The endeavour of connecting with people is always bittersweet. I would say that it is one of the most vulnerable acts we can perform. We, humans, are wired for connection as a species and therefore always crave it – it gives us a feeling of security, safety and fulfilment. As an introvert, reaching out to connect with anyone is an act of utter courage, the result of a lot of rumination about the many scenarios in which I would be rejected and an act of defiance to the voices in my head that tell me I would not bring much to the relationships I become part of. It basically hurts to reach out. And when I do connect, I give of myself wholeheartedly.
Looking back on some of my interactions this week, I remembered Dr. Brene Brown’s talking about armor. While she recognizes that people armor up because they don’t want to be hurt, they want to make sure they keep attacks and hurt away, the same shield “protects” them from love, true connection and, basically … life.
It must be getting close to winter break – it’s been a tough week. I started the week being bullied into a decision, continued it finding out about things going on behind my back, and ended it having things demanded of me as if I owe anything to anyone. And each act surprised me, every, single time. And it hurt, every single time. Probably a little less as years go by – scarred heart tissue turns into thick skin I guess.
We, humans, can be beautiful, inside and out. And when two humans connect authentically it’s like a gorgeous symphony and life seems to fall into place. We, humans, are also vanity driven, we have agendas and act to further that rather than really connect. And when this is revealed, it hurts. Especially when you choose not to see it coming.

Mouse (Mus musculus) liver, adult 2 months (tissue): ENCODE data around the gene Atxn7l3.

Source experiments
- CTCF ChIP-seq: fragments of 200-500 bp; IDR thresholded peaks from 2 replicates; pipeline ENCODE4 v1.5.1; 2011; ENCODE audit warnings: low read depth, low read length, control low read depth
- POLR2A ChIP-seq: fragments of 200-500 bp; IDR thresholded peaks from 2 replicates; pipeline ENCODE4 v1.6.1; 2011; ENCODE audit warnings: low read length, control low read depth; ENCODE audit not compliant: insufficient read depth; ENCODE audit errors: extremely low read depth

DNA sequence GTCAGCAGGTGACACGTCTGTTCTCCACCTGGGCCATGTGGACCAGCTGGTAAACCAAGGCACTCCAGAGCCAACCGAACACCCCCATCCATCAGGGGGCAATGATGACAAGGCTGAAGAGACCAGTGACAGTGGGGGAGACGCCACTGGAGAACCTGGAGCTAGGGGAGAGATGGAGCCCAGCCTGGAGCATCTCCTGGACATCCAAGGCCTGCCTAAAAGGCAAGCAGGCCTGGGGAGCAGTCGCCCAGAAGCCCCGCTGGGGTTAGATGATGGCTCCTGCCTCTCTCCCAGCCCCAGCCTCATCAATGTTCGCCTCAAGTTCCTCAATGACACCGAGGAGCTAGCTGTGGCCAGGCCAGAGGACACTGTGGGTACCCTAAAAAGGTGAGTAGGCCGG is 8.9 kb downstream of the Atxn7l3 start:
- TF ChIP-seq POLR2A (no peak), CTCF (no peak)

My partner calls me naive. To my face, many times. I can see where she comes from and I cannot contradict her. I choose to be surprised by people and to not ever see anything coming. I guess long ago I decided that starting with an assumption that every person is after something is like putting up heart numbing armor. And that it is more painful for me to always assume people are going to get me one way or the other, or that they are pursuing agendas, or that they are not what they seem. This feels painful and alienating and hurts me more than actually assuming the best and having it thrown back in my face after the fact.
Today I choose to always offer my fellow humans (the operative word) the benefit of the doubt (do onto others … ). I choose to potentially be hurt by others than to deal myself a blow that may be lethal to my joy and sense of belonging: I choose to assume people are good (ok, most people are good 🙂 ) until proven otherwise. And even then, maybe they are just having a bad day … there is so much beauty in second (and third, and fourth …) chances. 🙂
Photo by Brandi Burnss